After unpacking and a brief strategy session, we headed down to the extremely helpful Tourist Information Office. I had a long list of questions for them. Most were whether destinations were feasible in late winter and if places could be visited by public transport, or whether we needed a rental car or to buy a packaged day trip. The staff fielded all my questions well, and Jenny and I made plans to return later once we'd made our decisions. We then headed out into the bright northern sunshine to take a look around town. My day one plan after a transoceanic flight is to do outside things. And since the day was sunny, I pieced together an itinerary on the fly. We had a good time, checking out scenic views of Reykjavik around its downtown lake and from the top of Hallgrimskirkja church. Yes, that is all 16 letters of a typical Icelandic word. The view deserved all its vowels and consonants, but boy, was the wind whipping up there!

Our next big destination didn't work out that well. We were misdirected to the incorrect bus stop and missed the ferry to the island of Vithoey. The sky had clouded over, and the wind was biting harder, so it is probably a good thing. So, instead, we took the time to master the bus system (we think) and dash off to the Saga Museum. Iceland has a number of interesting museums. My thought was to save them for times when the weather proved nasty. We were stretching it a bit to call the afternoon nasty, but it was out of the way enough to justify doing it at a different time than the other ones. In the long run, I'd have to say I'm a bit underwhelmed by the Saga Museum. It was a bit...well, cheesy, to put a word on it. The wax mannequins were realistic. (creepy, almost - to use my 7th graders' favorite word). It just seemed a bit over the top. Too much drama and too little solid history. The gift shop was even cheesier. You'd think a museum with the name of "saga" would have copies of those Icelandic masterpieces of medieval literature for sale, but no. Why do that when you can sell cheesy fur hats, cheesy "Viking jewelry" and fluff books with Viking "recipes"?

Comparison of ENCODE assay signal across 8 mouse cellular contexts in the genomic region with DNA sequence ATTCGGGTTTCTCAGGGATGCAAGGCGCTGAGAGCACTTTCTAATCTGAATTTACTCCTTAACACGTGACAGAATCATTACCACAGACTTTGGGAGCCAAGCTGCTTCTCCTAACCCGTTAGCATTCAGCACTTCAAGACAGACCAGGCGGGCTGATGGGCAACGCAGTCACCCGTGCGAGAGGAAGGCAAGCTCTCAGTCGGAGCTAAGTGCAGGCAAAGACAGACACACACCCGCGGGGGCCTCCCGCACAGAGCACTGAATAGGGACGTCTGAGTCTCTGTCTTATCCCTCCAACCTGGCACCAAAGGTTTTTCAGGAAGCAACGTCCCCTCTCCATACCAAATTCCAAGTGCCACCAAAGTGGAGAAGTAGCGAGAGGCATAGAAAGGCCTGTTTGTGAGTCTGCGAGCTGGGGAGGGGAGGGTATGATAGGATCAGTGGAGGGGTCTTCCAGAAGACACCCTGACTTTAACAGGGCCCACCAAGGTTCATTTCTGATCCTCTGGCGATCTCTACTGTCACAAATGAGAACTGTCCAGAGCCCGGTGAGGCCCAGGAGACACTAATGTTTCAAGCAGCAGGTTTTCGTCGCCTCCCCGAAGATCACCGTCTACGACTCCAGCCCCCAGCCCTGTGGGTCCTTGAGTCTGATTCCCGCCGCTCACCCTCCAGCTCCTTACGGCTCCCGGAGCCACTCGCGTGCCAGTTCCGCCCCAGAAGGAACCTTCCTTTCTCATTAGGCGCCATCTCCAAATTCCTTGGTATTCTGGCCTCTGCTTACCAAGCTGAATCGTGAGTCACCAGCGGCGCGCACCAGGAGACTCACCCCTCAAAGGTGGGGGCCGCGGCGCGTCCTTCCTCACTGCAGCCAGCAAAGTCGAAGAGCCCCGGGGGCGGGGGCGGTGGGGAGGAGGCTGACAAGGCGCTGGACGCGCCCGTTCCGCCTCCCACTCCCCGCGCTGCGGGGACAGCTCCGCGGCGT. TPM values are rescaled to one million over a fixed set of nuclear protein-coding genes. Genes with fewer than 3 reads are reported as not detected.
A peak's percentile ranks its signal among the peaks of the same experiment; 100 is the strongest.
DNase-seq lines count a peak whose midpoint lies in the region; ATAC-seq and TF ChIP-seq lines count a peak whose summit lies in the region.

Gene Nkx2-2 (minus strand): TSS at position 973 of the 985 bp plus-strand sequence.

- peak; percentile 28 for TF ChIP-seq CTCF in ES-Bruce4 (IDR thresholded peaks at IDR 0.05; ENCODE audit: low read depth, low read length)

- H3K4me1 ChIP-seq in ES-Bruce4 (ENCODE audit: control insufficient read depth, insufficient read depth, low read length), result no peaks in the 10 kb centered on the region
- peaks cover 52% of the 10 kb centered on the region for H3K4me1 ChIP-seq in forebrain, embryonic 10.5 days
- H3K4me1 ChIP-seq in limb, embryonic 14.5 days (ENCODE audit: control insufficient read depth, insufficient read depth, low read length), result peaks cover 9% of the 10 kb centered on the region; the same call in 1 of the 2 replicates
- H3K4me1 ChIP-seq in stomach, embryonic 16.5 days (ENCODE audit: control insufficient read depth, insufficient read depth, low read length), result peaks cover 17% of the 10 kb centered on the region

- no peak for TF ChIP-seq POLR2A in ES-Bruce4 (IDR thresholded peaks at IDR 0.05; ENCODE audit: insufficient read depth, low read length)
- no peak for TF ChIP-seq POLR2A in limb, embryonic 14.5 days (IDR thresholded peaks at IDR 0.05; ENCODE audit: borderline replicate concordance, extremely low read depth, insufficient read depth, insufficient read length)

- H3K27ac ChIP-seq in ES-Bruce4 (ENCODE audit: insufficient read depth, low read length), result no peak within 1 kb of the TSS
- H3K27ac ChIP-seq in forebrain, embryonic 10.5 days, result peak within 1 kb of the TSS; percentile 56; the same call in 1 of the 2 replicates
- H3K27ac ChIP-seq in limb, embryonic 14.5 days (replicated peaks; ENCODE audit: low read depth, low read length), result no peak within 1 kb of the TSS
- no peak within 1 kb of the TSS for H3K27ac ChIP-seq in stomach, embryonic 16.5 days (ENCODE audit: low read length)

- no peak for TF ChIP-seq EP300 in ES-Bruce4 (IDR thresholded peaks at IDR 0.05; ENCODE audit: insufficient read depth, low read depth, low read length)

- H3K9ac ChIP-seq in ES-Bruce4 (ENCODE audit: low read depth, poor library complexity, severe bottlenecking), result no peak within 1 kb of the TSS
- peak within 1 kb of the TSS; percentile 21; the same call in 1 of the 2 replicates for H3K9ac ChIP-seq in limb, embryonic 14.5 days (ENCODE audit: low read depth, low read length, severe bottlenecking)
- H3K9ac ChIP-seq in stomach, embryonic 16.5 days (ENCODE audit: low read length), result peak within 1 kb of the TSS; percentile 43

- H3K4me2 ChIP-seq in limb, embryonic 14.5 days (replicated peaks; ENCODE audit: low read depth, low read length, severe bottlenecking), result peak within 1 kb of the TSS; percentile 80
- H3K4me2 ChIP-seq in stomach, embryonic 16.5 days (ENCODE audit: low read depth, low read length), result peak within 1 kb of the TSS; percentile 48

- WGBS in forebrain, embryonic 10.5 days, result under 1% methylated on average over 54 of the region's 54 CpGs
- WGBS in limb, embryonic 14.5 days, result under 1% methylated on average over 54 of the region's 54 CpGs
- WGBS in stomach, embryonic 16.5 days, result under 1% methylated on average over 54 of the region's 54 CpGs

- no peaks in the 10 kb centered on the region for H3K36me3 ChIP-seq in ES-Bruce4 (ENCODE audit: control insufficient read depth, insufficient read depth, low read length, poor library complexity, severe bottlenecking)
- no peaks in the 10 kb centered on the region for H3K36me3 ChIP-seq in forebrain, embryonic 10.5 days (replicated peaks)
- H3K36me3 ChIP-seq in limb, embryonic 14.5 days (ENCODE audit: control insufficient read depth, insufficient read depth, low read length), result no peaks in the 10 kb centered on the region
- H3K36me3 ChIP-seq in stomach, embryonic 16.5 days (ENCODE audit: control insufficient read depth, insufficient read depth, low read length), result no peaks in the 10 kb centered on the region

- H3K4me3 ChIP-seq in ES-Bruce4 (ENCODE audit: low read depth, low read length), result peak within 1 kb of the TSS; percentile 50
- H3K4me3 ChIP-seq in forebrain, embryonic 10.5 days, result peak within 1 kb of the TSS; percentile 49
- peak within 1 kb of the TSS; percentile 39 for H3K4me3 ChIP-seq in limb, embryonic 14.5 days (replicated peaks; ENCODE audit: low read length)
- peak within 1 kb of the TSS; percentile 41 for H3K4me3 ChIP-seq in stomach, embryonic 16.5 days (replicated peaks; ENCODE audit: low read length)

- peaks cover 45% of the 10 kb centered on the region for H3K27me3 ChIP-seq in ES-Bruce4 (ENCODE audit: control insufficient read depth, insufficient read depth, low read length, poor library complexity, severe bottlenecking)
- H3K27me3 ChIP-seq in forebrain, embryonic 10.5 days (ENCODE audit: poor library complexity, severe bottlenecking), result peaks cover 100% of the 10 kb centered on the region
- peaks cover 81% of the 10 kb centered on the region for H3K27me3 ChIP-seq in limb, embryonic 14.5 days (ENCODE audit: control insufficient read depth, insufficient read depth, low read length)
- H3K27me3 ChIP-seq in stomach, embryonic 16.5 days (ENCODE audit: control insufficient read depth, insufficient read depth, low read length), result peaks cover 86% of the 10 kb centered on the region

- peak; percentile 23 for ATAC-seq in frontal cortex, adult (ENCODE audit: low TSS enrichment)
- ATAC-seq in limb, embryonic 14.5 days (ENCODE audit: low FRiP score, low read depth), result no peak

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Viking mayhem on wax figures in the Saga Museum

All is well that ends well (doubtless in the Viking Phrases book the gift shop had for sale). Jenny and I made it back to the hotel in time for happy hour and a much deserved Viking brand beer. Really. It is good....I swear - no sarcasm! The next 3 days are probably going to be the heart of our trip. We are making like Vikings and hacking up our silver jewelry to pay for 1 package tour followed by two days of a rental car. Toss in a Northern Lights watching package, and the next three days should be awesome if all works out like we've planned. Keep an eye out for my updates because the wireless Internet here kicks Georgia and Armenia's butt like Snorri Sturluson writes a mean saga!

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Important safety tip from the fine folks at the Saga Museum...but shouldn't it be preceded by a No..."?

Posted by world_wide_mike 10:41 Archived in Iceland Tagged views hotel museum reykjavik saga hallgrímskirkja flybus klopp Comments (0)